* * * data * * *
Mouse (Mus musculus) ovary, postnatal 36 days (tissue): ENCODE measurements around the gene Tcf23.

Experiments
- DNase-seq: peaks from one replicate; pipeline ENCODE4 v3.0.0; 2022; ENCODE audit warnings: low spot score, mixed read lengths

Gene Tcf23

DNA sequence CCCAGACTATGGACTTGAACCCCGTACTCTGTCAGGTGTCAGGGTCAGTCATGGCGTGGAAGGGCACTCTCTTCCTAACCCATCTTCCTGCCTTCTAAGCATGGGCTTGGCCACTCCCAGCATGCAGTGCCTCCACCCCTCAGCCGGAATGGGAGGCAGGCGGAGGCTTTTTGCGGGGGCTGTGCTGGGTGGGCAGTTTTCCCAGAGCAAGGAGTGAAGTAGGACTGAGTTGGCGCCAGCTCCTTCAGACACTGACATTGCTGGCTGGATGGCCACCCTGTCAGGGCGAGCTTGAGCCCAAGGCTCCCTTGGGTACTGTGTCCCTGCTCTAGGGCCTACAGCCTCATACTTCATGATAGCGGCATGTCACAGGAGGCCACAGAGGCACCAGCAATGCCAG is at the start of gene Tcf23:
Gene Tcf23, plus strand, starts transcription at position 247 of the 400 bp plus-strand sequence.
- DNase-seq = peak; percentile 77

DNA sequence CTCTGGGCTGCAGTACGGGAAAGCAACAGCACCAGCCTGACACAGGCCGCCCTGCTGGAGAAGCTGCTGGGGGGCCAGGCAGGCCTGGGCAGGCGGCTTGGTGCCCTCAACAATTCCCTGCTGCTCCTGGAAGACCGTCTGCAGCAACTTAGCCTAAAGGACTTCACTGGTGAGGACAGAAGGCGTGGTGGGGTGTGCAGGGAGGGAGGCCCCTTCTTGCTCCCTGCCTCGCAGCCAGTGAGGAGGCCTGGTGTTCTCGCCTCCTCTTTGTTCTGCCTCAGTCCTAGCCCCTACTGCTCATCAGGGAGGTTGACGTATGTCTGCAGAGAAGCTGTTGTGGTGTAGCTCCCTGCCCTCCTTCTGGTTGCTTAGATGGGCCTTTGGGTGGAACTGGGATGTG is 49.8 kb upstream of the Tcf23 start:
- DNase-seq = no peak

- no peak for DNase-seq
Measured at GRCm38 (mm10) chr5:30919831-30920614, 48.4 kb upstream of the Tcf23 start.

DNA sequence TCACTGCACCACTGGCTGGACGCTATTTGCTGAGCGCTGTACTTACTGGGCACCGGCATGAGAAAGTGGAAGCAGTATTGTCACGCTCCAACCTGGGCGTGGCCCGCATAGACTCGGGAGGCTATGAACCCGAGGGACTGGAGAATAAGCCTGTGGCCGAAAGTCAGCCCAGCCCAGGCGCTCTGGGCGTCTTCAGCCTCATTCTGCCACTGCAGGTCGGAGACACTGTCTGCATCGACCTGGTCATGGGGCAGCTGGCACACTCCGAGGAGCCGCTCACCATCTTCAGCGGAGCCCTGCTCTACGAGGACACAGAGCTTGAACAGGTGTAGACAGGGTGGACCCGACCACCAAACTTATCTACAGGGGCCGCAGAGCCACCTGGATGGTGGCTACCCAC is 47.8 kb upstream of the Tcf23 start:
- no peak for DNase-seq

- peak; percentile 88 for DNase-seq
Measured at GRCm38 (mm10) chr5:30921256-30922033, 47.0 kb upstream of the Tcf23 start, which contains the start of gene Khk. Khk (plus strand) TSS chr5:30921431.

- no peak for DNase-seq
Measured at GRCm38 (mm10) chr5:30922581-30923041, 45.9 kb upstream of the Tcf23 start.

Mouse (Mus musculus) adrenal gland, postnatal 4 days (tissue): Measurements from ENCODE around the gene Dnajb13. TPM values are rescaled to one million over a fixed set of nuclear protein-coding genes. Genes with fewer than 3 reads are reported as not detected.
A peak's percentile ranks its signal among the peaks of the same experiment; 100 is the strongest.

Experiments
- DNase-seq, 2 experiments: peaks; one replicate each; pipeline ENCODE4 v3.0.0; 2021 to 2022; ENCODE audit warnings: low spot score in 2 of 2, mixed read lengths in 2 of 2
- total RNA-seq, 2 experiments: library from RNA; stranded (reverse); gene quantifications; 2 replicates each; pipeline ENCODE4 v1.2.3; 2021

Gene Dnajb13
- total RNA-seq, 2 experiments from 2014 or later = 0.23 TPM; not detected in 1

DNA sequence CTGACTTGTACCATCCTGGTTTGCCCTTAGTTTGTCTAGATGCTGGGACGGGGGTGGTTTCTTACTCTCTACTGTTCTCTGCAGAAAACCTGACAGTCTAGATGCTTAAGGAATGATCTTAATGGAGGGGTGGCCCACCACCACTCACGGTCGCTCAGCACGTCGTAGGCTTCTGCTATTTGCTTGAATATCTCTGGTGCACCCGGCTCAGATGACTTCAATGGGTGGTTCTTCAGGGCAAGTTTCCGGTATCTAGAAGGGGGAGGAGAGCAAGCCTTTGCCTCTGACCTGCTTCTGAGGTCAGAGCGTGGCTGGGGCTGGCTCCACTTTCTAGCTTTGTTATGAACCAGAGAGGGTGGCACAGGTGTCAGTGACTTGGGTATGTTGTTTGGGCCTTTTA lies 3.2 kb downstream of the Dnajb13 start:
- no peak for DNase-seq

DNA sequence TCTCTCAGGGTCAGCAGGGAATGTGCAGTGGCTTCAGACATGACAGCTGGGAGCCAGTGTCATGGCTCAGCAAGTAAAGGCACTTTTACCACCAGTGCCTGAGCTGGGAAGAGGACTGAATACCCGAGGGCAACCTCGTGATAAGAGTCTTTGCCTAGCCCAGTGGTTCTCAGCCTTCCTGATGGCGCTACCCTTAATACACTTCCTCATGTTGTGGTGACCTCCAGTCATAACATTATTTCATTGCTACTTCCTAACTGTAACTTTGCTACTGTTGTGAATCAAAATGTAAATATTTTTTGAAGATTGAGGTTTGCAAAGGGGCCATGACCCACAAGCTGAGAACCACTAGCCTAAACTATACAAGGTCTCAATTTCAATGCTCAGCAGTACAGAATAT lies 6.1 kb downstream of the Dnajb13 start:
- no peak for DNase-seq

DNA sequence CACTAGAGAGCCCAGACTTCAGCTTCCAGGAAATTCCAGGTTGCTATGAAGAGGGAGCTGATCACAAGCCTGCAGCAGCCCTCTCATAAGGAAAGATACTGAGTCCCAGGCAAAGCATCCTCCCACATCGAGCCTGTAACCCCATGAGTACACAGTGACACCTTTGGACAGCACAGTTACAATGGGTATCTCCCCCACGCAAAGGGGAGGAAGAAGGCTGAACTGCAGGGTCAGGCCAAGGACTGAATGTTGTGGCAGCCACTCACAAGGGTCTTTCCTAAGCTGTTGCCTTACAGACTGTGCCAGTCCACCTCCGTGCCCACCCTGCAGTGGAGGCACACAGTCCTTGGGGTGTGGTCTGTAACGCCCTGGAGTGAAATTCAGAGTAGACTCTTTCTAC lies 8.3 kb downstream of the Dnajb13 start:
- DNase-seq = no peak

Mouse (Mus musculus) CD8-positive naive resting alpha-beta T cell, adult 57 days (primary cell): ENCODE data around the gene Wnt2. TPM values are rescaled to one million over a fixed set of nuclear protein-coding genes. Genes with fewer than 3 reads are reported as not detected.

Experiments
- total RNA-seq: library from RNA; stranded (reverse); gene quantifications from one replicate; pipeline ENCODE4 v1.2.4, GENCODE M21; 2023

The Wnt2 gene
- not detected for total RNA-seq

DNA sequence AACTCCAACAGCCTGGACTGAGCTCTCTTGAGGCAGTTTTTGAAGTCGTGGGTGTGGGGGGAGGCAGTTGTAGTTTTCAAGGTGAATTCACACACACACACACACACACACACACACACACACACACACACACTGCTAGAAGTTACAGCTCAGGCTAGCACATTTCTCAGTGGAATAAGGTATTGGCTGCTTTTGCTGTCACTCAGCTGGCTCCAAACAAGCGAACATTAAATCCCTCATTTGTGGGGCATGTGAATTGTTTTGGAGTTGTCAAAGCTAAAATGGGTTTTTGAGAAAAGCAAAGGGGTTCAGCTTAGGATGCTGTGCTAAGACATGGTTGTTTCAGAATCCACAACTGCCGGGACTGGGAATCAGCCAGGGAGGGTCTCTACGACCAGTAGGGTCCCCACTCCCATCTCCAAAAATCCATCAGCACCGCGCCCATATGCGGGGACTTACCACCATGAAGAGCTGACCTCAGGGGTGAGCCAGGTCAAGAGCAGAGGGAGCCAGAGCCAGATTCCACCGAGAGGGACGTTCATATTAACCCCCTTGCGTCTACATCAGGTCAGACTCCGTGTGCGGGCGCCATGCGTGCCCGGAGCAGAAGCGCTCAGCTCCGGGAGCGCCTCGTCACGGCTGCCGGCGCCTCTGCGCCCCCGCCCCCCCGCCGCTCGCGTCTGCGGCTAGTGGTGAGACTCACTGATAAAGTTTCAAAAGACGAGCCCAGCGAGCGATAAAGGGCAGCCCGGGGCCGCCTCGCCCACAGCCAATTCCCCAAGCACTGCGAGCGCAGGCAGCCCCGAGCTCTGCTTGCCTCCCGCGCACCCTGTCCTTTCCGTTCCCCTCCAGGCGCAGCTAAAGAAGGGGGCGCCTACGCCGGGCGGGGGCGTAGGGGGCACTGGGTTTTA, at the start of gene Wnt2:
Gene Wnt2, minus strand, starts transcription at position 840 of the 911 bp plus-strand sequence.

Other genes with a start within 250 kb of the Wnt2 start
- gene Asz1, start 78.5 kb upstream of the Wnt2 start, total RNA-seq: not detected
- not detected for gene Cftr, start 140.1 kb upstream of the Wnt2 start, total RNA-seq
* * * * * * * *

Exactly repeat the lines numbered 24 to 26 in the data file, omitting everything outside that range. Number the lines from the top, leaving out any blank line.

- total RNA-seq, 2 experiments from 2014 or later = 0.23 TPM; not detected in 1

DNA sequence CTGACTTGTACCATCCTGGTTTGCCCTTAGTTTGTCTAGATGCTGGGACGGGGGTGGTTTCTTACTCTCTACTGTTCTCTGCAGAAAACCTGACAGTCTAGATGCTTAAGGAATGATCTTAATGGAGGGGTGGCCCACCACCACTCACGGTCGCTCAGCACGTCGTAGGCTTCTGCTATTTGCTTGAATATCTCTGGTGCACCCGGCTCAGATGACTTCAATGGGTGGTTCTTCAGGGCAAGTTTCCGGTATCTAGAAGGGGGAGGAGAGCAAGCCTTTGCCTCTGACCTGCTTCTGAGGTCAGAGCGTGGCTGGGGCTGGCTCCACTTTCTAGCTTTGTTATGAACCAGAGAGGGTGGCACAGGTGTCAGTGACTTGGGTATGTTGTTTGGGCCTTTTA lies 3.2 kb downstream of the Dnajb13 start:
- no peak for DNase-seq